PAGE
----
I came across the Occupy Prishtina Tumblr the other day. While I find the rapid spread of the #OWS movement across the globe to be interesting, it also got me thinking. Kosovo is the poorest country in Europe. According to the CIA World Factbook, about 15% of its
GDP GNP comes from remittances, and another 7.5% comes from aid and foreign donors. Kosovo has 40% unemployment and per capita income is under $3,000/year. And, of course, they are perpetually threatened by their stronger, richer, larger neighbor -- Serbia.
Almost anyone in Kosovo would gladly trade places with almost anyone camping out in Zuccotti Park. This is illustrative of the fact that the "We are the 99%" sentiment very much depends on which sample you are looking at. If you make $39,000/year you are below the US mean and median, and thus firmly within the domestic 99%. But an income of $39,000/year puts you in the top 1% of the global income distribution.* The American middle class may have stagnated in recent decades, but it is still a much better life than that of 99% of the world's population.
Not including my tuition remission, the stipend UNC gives me for teaching is about $15,000/year. I am occasionally able to supplement that by another grand or two through various sources. While that is above the poverty line, I obviously don't lead an extravagant life. And yet I am in the top 8% of the world's income earners, with expectations of doing far better within a year or two.
Of course the top 1% of Americans are even more elite. I'm not trying to diminish that fact, and I know that the "We are the 99%" is a slogan intended to amplify a broader political point. But I'd like to encourage folks to think globally. There are few people in the US whose lives are not within the world's top 10-15%.
*Yes that is PPP-adjusted.
UPDATE: Suzy Khimm and Scott Sumner make similar points. Khimm's numbers are slightly different than mine; I'm not sure why, but the takeaway is the same. I think this portrayal by Sumner drives it home:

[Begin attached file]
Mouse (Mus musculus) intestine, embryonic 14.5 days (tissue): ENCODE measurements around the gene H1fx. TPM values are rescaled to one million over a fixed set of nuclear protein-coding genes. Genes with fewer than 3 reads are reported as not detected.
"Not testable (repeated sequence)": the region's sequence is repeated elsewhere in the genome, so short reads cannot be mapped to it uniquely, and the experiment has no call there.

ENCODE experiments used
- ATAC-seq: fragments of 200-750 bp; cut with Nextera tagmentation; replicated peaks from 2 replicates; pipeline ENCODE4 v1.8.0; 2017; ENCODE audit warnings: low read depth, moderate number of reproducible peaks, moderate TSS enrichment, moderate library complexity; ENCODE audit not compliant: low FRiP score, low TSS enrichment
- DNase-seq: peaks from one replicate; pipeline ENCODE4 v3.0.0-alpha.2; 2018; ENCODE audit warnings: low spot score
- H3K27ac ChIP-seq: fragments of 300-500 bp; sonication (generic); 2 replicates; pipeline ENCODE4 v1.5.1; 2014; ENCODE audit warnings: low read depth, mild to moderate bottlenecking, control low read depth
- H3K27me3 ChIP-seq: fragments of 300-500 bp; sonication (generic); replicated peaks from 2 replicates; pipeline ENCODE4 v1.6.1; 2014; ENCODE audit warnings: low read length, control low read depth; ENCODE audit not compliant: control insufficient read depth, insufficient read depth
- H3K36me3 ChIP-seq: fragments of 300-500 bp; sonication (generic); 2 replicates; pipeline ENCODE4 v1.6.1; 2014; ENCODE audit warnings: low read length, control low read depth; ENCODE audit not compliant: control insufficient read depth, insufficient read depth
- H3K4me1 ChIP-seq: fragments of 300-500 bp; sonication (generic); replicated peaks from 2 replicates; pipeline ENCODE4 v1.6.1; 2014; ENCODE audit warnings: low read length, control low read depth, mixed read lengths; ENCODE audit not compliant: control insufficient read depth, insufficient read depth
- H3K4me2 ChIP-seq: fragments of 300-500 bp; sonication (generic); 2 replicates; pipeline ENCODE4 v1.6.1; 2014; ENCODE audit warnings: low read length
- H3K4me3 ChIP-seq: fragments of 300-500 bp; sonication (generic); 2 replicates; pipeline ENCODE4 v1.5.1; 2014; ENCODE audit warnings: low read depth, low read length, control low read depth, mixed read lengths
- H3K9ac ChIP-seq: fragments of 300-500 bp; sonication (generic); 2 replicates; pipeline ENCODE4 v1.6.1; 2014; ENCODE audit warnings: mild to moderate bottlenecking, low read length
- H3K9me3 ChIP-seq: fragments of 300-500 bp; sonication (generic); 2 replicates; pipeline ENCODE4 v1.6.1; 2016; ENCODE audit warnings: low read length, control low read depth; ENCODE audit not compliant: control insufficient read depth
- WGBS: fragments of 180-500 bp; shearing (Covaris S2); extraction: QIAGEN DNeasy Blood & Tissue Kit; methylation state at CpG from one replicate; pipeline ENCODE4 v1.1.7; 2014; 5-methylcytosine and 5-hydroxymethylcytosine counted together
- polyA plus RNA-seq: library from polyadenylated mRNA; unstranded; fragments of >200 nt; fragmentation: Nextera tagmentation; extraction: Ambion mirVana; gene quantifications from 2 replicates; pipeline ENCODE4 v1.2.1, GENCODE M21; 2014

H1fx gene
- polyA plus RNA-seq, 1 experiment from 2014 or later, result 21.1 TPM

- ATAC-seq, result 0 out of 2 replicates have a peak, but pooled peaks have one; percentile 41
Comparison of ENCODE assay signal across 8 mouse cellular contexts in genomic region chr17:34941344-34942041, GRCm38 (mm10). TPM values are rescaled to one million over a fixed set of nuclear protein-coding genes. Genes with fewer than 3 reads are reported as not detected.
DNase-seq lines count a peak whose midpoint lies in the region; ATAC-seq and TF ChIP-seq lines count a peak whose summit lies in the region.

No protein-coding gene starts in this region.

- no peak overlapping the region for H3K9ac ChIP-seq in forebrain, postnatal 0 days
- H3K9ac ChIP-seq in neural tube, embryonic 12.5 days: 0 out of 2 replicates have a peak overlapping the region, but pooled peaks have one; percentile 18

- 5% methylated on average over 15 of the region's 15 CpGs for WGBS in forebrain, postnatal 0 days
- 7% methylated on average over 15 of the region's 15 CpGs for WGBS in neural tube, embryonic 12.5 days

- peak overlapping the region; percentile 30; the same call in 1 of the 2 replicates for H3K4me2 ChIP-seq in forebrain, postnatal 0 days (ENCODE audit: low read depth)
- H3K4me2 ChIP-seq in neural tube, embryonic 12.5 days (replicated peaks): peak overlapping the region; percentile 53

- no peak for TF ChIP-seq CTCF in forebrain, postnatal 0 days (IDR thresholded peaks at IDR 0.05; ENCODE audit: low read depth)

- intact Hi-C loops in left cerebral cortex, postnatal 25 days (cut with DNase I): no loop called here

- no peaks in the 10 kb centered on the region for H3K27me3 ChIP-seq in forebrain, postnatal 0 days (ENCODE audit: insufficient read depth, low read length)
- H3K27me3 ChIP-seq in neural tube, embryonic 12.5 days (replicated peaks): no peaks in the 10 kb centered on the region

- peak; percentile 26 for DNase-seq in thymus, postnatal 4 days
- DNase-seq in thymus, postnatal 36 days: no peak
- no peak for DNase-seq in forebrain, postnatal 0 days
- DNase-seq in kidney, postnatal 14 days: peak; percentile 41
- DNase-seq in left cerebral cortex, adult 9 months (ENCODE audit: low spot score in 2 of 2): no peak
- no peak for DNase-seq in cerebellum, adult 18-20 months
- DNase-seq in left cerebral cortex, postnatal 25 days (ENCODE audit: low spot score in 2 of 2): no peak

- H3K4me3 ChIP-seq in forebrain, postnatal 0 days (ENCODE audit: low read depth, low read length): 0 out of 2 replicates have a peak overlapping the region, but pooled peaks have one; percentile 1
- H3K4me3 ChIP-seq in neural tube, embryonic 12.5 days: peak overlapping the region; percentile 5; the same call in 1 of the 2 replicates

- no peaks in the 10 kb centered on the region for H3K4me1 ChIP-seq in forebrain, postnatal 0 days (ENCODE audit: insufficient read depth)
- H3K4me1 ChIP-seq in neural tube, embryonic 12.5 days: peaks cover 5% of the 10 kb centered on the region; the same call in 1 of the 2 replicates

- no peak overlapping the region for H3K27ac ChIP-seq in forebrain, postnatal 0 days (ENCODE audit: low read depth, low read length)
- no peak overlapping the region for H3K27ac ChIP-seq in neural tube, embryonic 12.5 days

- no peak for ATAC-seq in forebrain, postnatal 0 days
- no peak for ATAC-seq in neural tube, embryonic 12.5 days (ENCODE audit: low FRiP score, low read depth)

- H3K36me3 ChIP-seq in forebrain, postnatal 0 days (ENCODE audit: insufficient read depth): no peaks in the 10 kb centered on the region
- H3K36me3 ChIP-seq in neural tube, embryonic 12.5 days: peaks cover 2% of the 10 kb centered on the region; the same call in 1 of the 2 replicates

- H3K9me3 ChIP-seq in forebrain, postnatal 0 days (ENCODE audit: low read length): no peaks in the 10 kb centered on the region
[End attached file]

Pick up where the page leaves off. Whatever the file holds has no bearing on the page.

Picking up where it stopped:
Now let’s start down through Dante’s seven circles of Hell:
1. The US is much richer than Mexico. So much so that millions of Mexicans will risk the horrors of human trafficking into the US to get crummy jobs picking tomatoes all day in the hot sun.
2. China in 2011 is still considerably poorer than Mexico. The Chinese take much greater risks to get here.
3. China today is so much richer than China in 1997 that it’s like a different planet. The changes (even in rural areas) are massive.
4. The China of 1997 seemed like paradise compared to the China of the 1970s. Throughout Hessler’s book, people keep talking about how horrible things were during that decade and how prosperous they are now (1997 in Sichuan!)
5. The China of the 1970s was nowhere near as bad as during 1959-61, when 30 million starved to death.
It’s fine to worry about income inequality in the US. I also worry about this issue. But it’s important to keep in mind that there is much more to life than income inequality, and much more to the world than the US. In the grand scheme of things, tinkering with government programs to help the poor, pitiful, beleaguered American middle class isn’t likely to make much difference, at least from a utilitarian perspective. We need to broaden our outlook.